Hubs and I got a new smol fren yesterday. Currently in a foster-to-adopt sitch since we have to make sure our current fren is okay with the addition. Mostly, she’s unimpressed thus far.
Why yes, I do have a podcast now. What kind of millennial would I be if I didn’t?
Docs Watch is the show where real doctors tell you what’s real, what’s not, and what’s maybe possible in your favorite movies and TV shows. I mean, what better use of extensive medical training is there than to answer the questions that come up when we watch superhero, science fiction, and fantasy movies?
I’m really excited about this! My good friend Deepa and I have been working on this project off and on for the last couple of years. It was a slow process since we had to match up very different schedules across a couple of time zones. But now, she lives in St. Louis too! So we finally finished up Season 1 of this show and kicked it out into the world!
Deepa and I are giant nerds, and we used to pass time on night shifts in residency talking about movies and what some of the things shown might look like in real life. What’s that arc reactor in Tony Stark’s chest actually doing? How do you go about providing medical care to an injured super with impenetrable skin? How does medical training work in the wizarding world? We talk about all of these things and more in Season 1!
Our first two episodes are already live:
And new episodes come out every Friday.
If you wanna hear a couple of nerds speculate wildly about movie and TV science, check it out at docswatchpod.com! Or find it on Apple (https://apple.co/381yiLc), Spotify (https://spoti.fi/31VireS), Stitcher (http://bit.ly/2UQf0Vb), or wherever you get your podcasts! If you like it, subscribe, rate, and review (esp on Apple!) — it helps more people find it!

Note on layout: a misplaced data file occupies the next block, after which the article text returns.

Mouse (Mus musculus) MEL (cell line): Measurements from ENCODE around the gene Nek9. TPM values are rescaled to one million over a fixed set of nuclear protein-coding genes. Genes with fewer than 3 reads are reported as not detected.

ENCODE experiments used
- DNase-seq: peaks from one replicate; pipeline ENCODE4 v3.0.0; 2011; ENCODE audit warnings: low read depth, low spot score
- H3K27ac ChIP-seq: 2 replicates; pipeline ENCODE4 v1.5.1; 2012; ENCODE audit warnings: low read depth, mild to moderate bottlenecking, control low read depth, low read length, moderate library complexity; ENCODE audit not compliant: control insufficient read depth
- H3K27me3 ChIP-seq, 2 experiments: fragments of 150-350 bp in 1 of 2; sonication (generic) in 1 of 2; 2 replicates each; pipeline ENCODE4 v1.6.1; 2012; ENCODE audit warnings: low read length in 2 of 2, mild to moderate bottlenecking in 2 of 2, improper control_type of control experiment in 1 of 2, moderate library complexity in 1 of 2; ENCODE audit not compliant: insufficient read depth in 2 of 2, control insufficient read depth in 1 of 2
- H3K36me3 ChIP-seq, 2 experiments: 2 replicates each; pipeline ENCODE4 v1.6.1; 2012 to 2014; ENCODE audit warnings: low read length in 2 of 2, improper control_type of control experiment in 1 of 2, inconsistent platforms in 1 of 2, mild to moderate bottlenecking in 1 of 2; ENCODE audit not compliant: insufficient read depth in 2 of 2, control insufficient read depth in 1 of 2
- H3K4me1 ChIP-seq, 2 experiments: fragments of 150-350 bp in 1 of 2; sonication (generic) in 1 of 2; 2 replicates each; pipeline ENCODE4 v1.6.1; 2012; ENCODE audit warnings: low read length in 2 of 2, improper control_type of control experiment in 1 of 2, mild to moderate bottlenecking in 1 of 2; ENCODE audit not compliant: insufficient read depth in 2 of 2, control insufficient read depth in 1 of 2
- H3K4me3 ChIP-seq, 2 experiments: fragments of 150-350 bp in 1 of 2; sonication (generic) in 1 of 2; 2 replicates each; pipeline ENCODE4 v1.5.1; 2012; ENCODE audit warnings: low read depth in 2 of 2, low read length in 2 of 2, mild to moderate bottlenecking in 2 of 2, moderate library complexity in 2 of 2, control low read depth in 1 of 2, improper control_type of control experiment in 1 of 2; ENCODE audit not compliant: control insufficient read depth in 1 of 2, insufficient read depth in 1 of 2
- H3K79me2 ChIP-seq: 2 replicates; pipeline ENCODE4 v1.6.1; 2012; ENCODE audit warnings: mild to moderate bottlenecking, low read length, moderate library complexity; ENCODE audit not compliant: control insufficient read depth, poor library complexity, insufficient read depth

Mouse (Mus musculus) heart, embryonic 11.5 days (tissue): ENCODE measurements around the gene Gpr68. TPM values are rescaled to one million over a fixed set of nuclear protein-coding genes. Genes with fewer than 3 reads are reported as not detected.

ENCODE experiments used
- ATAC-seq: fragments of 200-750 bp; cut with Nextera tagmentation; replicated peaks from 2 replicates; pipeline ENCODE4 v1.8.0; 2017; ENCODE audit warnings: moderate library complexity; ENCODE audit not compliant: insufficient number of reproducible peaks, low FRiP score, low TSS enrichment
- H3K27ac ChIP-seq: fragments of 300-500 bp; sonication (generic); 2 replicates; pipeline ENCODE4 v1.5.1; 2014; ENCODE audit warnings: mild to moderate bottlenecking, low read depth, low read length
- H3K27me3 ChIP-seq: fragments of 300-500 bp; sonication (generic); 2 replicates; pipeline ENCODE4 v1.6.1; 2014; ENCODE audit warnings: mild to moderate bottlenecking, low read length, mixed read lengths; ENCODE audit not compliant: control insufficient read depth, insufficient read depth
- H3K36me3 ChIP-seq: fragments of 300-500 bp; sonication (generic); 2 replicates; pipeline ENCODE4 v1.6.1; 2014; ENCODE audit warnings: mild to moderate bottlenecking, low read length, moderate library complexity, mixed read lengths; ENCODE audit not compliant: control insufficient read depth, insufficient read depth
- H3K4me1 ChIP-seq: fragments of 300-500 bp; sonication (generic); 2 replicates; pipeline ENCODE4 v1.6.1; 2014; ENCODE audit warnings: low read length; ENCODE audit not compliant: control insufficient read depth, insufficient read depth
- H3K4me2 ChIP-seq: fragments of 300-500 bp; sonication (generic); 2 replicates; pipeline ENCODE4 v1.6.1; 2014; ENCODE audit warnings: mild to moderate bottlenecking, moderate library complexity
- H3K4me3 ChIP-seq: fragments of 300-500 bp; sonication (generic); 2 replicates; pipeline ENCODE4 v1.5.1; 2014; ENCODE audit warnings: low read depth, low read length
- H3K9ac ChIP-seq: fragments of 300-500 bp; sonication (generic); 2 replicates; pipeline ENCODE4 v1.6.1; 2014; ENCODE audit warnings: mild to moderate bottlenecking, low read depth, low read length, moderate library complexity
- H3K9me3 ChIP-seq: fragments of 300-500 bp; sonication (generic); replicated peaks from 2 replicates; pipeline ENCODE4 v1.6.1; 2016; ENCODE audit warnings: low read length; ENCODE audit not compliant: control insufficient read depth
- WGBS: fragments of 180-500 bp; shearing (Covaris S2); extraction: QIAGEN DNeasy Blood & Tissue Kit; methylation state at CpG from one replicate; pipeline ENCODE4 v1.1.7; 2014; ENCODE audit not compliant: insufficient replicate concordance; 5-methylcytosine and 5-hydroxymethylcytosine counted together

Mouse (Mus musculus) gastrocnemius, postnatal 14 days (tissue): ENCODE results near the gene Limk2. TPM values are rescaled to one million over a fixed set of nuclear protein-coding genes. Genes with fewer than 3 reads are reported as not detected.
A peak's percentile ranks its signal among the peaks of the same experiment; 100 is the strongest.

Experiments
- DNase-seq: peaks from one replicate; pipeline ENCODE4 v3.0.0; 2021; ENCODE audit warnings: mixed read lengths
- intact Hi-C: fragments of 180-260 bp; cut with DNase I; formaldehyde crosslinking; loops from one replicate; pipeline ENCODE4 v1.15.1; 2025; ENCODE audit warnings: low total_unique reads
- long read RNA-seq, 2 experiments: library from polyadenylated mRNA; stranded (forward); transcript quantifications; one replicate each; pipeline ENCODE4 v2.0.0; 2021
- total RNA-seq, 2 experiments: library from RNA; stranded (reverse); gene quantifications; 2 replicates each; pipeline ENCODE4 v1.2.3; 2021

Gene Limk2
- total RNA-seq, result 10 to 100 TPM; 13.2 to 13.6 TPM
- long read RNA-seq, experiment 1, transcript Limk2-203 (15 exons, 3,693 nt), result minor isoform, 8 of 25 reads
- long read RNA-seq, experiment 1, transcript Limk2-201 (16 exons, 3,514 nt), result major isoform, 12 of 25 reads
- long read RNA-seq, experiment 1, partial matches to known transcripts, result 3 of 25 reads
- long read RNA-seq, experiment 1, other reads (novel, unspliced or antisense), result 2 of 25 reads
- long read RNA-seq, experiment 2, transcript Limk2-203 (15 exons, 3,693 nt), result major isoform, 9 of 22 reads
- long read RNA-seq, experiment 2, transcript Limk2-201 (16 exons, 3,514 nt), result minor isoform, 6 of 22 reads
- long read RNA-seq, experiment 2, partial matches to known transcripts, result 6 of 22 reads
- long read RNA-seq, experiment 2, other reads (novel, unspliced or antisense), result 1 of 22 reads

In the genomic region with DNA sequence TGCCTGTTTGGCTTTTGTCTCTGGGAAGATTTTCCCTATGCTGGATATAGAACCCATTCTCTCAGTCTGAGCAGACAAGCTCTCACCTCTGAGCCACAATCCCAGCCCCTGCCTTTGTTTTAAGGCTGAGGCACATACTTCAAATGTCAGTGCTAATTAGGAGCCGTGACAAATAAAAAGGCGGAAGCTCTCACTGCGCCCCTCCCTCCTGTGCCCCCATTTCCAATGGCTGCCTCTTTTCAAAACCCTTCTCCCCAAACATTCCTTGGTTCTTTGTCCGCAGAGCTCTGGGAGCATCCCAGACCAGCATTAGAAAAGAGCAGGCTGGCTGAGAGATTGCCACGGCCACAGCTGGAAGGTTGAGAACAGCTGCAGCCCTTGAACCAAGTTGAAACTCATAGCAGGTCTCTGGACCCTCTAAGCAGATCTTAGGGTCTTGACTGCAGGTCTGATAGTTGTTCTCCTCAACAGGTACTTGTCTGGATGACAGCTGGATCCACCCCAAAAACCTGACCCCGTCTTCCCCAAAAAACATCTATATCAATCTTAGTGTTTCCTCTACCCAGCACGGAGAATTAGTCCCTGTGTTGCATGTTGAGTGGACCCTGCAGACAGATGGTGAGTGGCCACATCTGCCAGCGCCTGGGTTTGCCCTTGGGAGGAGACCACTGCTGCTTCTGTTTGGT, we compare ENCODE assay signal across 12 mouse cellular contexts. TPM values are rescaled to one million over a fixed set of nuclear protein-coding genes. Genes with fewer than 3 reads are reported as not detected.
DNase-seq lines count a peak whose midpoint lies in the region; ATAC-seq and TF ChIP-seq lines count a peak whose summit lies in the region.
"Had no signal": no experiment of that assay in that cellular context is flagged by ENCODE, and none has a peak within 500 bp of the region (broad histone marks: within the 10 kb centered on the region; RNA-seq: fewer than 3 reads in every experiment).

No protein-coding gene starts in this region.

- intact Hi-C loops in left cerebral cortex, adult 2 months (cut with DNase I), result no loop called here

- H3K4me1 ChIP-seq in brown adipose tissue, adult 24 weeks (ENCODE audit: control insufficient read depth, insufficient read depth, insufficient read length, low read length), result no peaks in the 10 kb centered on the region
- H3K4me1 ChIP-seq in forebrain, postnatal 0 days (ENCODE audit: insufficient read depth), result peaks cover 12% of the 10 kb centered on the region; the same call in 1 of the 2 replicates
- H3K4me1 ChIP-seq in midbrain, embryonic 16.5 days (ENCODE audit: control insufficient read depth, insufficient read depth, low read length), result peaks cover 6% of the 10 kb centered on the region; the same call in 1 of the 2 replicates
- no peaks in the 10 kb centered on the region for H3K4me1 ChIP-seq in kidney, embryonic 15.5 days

I am 33 years old, and I have ADHD. I was diagnosed at the beginning of December.
But we need to go a little further back than that.
When I left medicine, I wasn’t entirely sure what I was going to do, but I was lucky to have the circumstances to be able to take some time and figure it out. What I settled on was this: I want to write and tell stories full time. And with any luck (and a whole lot of hard work), I’d manage to get published at some point. I wanted (want) to be an author.
So I threw myself into it at the tail end of 2017, reading craft books, figuring out metrics, setting up daily goals. I’d be able to do it consistently for a month, two months, and then there would be an emotional and mental slump that would last anywhere from a couple weeks to a stretch of months. A slump during which it was so hard to get started and put even one word on the page. I didn’t understand what was happening.
It must by my processes, I thought. My systems. After all, the shift from externally driven structure and goals to purely internally driven ones is a difficult one to make. I had a lot of learning to do.
So I read more books. I read process book after process book about hustling, about struggle, about passion and productivity. I heard over and over again, if you can’t do this every single day, you don’t actually want it. Because the flipside to the message “If you love something enough, you’ll just do it,” is that if you can’t, it’s your fault. You didn’t love it enough. You didn’t want it enough.
We don’t talk much about what is hidden in that “just.”
I accidentally picked up a new thread crafty hobby.
Things I learned: Satin stitch is hard (and this thing was mostly satin stitch). French knots are kinda fun. Stabbing yourself with a needle is startling no matter how many times you do it.
Finished most of this while listening to MRK copy edit.